A taste of fusion cuisines in New York

When it comes to food no other city lives up to the term the melting pot quite like New York.

Sen Sakana on West 44th Street is Manhattan's only restaurant dedicated to Nikkei cuisine, which is part Japanese, part Peruvian.

Executive Chef Mina Newman gave me the low down on their popular dish chicken Nanban. The chicken is coated with a quinoa crust and then fried. Peruvian peppers and fruit are combined to make the sweet-and-sour sauce. The result? Mmm, mmm, mmm.

My second stop is Rahi Indian in Greenwich Village. I know what you’re thinking: they probably have amazing curry. And they do. But this place is billed as artisanal endian and it will surprise you.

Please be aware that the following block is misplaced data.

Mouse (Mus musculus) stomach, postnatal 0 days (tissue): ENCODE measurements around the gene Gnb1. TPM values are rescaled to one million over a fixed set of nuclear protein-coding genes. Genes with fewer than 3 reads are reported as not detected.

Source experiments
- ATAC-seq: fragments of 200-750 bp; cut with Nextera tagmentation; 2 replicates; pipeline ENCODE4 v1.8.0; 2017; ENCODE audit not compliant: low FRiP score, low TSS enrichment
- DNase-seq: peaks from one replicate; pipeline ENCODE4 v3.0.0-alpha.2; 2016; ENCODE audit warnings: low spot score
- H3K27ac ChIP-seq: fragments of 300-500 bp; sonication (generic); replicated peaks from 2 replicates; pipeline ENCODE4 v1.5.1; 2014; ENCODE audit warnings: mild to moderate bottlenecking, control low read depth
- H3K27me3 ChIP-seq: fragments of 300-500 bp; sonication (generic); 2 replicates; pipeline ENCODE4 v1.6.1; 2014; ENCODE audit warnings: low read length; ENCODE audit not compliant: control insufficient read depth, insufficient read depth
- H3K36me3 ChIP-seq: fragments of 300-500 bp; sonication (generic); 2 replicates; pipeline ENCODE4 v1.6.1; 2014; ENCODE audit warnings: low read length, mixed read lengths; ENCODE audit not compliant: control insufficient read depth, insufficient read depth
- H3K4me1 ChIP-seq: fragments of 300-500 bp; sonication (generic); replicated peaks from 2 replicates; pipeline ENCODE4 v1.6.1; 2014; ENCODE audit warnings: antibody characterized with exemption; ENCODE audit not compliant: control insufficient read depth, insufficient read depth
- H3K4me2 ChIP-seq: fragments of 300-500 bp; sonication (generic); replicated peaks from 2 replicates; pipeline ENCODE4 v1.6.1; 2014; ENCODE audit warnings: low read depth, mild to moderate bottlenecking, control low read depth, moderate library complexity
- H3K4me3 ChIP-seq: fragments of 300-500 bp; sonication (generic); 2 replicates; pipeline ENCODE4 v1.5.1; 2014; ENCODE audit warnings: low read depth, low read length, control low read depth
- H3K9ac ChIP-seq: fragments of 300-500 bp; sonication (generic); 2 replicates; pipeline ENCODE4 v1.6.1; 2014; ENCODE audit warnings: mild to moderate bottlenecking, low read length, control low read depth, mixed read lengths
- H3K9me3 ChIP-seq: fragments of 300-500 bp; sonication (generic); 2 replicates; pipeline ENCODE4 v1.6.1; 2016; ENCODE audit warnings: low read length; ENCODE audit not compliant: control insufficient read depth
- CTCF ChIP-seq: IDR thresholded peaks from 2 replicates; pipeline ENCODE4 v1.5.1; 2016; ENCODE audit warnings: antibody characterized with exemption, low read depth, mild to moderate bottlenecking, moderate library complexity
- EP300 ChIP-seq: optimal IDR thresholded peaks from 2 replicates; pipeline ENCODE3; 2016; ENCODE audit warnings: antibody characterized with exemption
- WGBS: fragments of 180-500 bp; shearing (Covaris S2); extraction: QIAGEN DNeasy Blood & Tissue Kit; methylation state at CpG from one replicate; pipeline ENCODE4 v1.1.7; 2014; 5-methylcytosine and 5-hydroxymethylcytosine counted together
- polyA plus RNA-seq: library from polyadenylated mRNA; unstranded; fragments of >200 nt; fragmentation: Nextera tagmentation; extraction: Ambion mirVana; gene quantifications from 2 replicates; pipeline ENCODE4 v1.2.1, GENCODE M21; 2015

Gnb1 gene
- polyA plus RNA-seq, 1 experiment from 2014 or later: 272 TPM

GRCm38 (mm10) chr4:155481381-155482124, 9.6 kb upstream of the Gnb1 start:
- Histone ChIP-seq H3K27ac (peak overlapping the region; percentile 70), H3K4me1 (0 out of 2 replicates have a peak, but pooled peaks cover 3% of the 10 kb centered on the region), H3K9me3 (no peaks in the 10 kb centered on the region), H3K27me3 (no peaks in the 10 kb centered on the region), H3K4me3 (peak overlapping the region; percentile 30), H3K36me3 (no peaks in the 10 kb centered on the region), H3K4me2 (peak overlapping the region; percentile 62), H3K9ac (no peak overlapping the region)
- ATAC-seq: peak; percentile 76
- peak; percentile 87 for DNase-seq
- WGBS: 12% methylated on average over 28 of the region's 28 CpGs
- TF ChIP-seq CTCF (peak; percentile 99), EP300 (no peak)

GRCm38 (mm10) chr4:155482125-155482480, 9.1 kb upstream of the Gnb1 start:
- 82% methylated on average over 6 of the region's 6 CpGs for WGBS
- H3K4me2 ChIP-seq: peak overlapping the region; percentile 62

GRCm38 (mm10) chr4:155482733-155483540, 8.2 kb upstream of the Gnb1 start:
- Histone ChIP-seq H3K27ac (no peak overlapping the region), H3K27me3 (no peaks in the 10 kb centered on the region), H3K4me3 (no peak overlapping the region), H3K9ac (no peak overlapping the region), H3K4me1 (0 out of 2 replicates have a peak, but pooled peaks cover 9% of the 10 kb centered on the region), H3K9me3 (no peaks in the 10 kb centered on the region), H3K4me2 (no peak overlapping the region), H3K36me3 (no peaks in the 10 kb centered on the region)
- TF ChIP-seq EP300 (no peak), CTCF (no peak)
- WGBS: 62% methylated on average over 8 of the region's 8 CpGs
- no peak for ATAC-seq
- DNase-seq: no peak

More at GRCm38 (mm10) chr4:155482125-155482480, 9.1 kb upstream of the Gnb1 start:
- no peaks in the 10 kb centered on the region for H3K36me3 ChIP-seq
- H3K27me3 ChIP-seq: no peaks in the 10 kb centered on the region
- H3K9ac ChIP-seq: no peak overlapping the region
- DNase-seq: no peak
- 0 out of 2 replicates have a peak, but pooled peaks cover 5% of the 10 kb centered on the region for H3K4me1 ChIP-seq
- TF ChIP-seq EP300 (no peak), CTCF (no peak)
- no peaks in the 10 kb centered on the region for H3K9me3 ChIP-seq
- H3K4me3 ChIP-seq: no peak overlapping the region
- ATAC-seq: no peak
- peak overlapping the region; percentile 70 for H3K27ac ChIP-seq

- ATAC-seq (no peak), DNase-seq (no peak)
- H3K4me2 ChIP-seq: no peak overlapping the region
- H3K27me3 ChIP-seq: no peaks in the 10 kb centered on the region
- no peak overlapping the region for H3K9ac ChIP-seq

Their take on dishes from other countries draws raves. My potential fave is Indian chicken and waffles. But this waffle is made with lentils and rice. Executive Chef Chintan Pandya says fusion just makes sense in a city like New York.

Finally, let's explore Zen Taco where the vibe is chill but the flavors are in your face. They blend Asian and Latin flavors, so you'll find everything from rice and beans to Asian slaw and tacos to poke. When you walk in you get a taste of the chips and dip.

Executive Chef Rene Garcia took me through a few menu items, including chicken mole, a pupu platter of chips and dip, tacos with Asian buns. I wanted to sample them all—and boy did I try. And there's a taco bar. So if don't see it on the menu, you can build your own.

Food fusion: when cultures collide on one plate and the result is amazing.